When the median nerve is swollen, it causes compression to occur inside of your hand and wrist, and this creates sensations such as tingling, numbness, and weakness. While certain conditions are linked to carpal tunnel syndrome, such as diabetes, high blood pressure, and thyroid dysfunction, you can also suffer from it due to work and lifestyle choices. Spending long periods of time using a keyboard, doing assembly line work, participating in certain sports, or working in construction all involve repetitive motions that can result in carpal tunnel syndrome.
Natural aging can also put you at higher risk for carpal tunnel, and for older patients with a chronic condition such as this, management techniques are the primary focus, rather than completely curing the problem. However, for younger patients and those with less severe carpal tunnel conditions, the symptoms can be resolved. Beyond damage to the median nerve, chiropractors also look for other underlying issues that can cause carpal tunnel to develop. Misalignments of the spine and other limbs can impact the wrist, arm, and fingers and cause your range of motion to be affected.
Managing and Dispersing the Symptoms of Carpal Tunnel:
For one female in her early forties, an EMG test confirmed that the pain, numbness, and tingling she suffered from was carpal tunnel syndrome. Her right wrist was the area of complaint, and chiropractic adjustments were performed on her cervical spine. For 4 weeks, the patient came in 3 times a week to get treatment for her right wrist and elbow. “Low amplitude, short, lever, low force, high velocity thrust” techniques were applied. After the chiropractic care, the symptoms dispersed and the patient was more comfortable.
While some people feel that traditional medicine is the most effective in treating carpal tunnel, studies have shown that chiropractic care shows significant comfort and function improvements as well as overall sensation in the fingers. In another study, the chiropractic treatment took place over the course of nine weeks. For the first two weeks of chiropractic care, the patients visited three times per week, and for the next three weeks of care, the patients had appointments twice a week, while during the last four weeks of treatment, there was only one visit per week. The treatment included manipulation of soft tissues, the spine, and bony joints, in addition to wrist supports being used at night.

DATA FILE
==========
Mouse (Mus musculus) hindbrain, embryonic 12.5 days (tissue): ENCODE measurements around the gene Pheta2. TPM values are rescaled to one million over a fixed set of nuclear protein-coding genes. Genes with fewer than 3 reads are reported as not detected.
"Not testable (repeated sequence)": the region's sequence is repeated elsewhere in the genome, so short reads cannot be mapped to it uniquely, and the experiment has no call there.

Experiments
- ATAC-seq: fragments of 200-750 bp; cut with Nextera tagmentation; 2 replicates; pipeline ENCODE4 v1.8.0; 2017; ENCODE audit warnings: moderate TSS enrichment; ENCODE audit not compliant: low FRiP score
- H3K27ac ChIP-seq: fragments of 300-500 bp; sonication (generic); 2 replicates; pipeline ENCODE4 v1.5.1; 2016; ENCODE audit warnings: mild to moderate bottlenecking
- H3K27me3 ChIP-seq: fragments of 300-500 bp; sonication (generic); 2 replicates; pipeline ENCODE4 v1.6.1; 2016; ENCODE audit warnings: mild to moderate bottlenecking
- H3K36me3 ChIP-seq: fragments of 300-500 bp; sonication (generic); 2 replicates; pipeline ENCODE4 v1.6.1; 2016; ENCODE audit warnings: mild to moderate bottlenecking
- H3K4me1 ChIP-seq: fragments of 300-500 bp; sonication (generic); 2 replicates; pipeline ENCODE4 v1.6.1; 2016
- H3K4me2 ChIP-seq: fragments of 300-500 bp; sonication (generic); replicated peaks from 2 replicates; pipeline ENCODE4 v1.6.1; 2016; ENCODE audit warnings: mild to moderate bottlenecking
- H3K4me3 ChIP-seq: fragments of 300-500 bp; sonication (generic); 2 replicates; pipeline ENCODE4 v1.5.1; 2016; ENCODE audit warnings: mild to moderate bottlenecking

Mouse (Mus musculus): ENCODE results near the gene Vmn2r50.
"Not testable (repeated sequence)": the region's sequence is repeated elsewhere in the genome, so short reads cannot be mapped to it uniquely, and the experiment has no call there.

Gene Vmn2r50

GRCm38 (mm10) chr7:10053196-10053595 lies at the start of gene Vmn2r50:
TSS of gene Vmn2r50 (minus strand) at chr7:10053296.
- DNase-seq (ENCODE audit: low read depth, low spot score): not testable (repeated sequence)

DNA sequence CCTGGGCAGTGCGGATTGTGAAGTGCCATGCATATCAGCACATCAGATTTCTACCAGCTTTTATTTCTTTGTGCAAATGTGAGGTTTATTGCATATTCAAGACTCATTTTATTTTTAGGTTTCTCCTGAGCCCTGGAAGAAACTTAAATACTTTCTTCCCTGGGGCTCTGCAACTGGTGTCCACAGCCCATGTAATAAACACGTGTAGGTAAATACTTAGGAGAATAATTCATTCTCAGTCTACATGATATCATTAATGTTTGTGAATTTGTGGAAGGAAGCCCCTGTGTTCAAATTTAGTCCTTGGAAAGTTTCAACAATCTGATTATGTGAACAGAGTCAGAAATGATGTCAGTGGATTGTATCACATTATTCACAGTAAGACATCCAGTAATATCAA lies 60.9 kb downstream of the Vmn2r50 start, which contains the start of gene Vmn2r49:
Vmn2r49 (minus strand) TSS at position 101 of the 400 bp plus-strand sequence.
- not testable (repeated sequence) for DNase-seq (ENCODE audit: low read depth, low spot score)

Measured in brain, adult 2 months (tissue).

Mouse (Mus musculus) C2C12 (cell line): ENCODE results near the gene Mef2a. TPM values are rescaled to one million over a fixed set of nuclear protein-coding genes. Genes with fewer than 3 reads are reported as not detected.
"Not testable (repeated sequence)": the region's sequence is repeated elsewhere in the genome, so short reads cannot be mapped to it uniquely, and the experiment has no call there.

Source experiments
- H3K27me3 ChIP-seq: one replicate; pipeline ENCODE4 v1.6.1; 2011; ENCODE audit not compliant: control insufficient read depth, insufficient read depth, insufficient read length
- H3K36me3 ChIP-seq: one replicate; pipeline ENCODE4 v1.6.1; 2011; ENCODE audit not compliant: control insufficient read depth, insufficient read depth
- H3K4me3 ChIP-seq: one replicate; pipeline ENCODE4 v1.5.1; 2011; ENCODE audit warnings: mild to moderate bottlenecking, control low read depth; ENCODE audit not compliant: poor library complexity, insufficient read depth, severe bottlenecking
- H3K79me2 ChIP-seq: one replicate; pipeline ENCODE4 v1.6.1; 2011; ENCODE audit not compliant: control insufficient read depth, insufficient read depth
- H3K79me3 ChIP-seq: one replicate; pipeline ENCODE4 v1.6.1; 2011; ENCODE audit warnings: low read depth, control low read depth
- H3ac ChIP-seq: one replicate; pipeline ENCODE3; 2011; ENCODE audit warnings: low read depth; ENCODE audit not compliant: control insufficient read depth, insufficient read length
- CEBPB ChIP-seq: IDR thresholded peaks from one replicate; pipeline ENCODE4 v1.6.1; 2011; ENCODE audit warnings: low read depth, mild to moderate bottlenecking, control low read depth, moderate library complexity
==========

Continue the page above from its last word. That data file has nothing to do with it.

Chiropractic Care for Carpal Tunnel:
Certain movements can be difficult when you suffer from carpal tunnel, and finding the exact cause can be a challenge. However, when the pain is covered up with medication, you may never get the resolution that improves the health and capabilities of your body. While men can still develop carpal tunnel syndrome, women are more likely to have the autonomic disturbances. Surgery has shown to improve the symptoms for roughly two years, but does not always provide permanent results. Getting to the underlying issues and resolving them with a natural approach that promotes a healthier and stronger body is the primary goal of chiropractic care.
Davis, P.T., Hulbert, J.R., Kassak, K.M., Meyer, J.J. “Comparative Efficacy of Conservative Medical and Chiropractic Treatments for Carpal Tunnel Syndrome: A Randomized Clinical Trial.” Journal of Manipulative and Physiological Therapeutics, 1998 June; 21(5): 317-326.
Hulbert, J.R., Printon, R., Osterbauer, P., Davis, P.T., LaMaack, R. “Chiropractic Treatment of Hand and Wrist Pain in Older People: Systematic Protocol Development. Part 1: Informant Interviews.” Journal of Chiropractic Medicine, 2005 Fall; 4(3): 144-151.
Valente, R., Gibson, H. “Chiropractic Manipulation in Carpal Tunnel Syndrome.” Journal of Manipulative and Physiological Therapeutics, 1994 May; 17(4): 246-249.
Verghese, J., Galanopoulou, A.S., Herskovitz, S. “Autonomic Dysfunction in Idiopathic Carpal Tunnel Syndrome.” Muscle and Nerve, 2000 Aug; 23(8): 1209-1213.